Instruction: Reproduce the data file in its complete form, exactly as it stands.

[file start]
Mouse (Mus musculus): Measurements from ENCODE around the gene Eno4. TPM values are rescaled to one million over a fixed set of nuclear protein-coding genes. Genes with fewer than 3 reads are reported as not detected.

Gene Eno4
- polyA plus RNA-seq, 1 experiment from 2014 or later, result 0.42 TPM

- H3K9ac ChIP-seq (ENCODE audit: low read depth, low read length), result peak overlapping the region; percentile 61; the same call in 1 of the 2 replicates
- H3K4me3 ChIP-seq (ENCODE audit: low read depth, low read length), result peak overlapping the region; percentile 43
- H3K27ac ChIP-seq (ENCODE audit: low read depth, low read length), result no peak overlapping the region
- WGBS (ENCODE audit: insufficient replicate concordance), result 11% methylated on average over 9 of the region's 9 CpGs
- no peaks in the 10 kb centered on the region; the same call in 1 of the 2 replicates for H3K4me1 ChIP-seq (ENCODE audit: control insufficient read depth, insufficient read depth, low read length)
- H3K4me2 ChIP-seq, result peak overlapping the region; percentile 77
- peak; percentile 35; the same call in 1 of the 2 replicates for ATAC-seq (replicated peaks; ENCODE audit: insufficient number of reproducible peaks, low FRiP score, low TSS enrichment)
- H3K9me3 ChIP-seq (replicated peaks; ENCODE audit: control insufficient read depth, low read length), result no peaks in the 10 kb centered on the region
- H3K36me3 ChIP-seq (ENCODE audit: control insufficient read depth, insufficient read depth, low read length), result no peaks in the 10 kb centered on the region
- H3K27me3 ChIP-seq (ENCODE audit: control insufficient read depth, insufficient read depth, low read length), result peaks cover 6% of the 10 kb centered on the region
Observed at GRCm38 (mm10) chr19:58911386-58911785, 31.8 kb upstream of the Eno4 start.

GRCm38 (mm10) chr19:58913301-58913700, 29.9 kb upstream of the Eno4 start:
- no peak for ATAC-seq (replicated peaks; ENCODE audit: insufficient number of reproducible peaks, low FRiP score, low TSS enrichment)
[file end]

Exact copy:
Mouse (Mus musculus): Measurements from ENCODE around the gene Eno4. TPM values are rescaled to one million over a fixed set of nuclear protein-coding genes. Genes with fewer than 3 reads are reported as not detected.

Gene Eno4
- polyA plus RNA-seq, 1 experiment from 2014 or later, result 0.42 TPM

- H3K9ac ChIP-seq (ENCODE audit: low read depth, low read length), result peak overlapping the region; percentile 61; the same call in 1 of the 2 replicates
- H3K4me3 ChIP-seq (ENCODE audit: low read depth, low read length), result peak overlapping the region; percentile 43
- H3K27ac ChIP-seq (ENCODE audit: low read depth, low read length), result no peak overlapping the region
- WGBS (ENCODE audit: insufficient replicate concordance), result 11% methylated on average over 9 of the region's 9 CpGs
- no peaks in the 10 kb centered on the region; the same call in 1 of the 2 replicates for H3K4me1 ChIP-seq (ENCODE audit: control insufficient read depth, insufficient read depth, low read length)
- H3K4me2 ChIP-seq, result peak overlapping the region; percentile 77
- peak; percentile 35; the same call in 1 of the 2 replicates for ATAC-seq (replicated peaks; ENCODE audit: insufficient number of reproducible peaks, low FRiP score, low TSS enrichment)
- H3K9me3 ChIP-seq (replicated peaks; ENCODE audit: control insufficient read depth, low read length), result no peaks in the 10 kb centered on the region
- H3K36me3 ChIP-seq (ENCODE audit: control insufficient read depth, insufficient read depth, low read length), result no peaks in the 10 kb centered on the region
- H3K27me3 ChIP-seq (ENCODE audit: control insufficient read depth, insufficient read depth, low read length), result peaks cover 6% of the 10 kb centered on the region
Observed at GRCm38 (mm10) chr19:58911386-58911785, 31.8 kb upstream of the Eno4 start.

GRCm38 (mm10) chr19:58913301-58913700, 29.9 kb upstream of the Eno4 start:
- no peak for ATAC-seq (replicated peaks; ENCODE audit: insufficient number of reproducible peaks, low FRiP score, low TSS enrichment)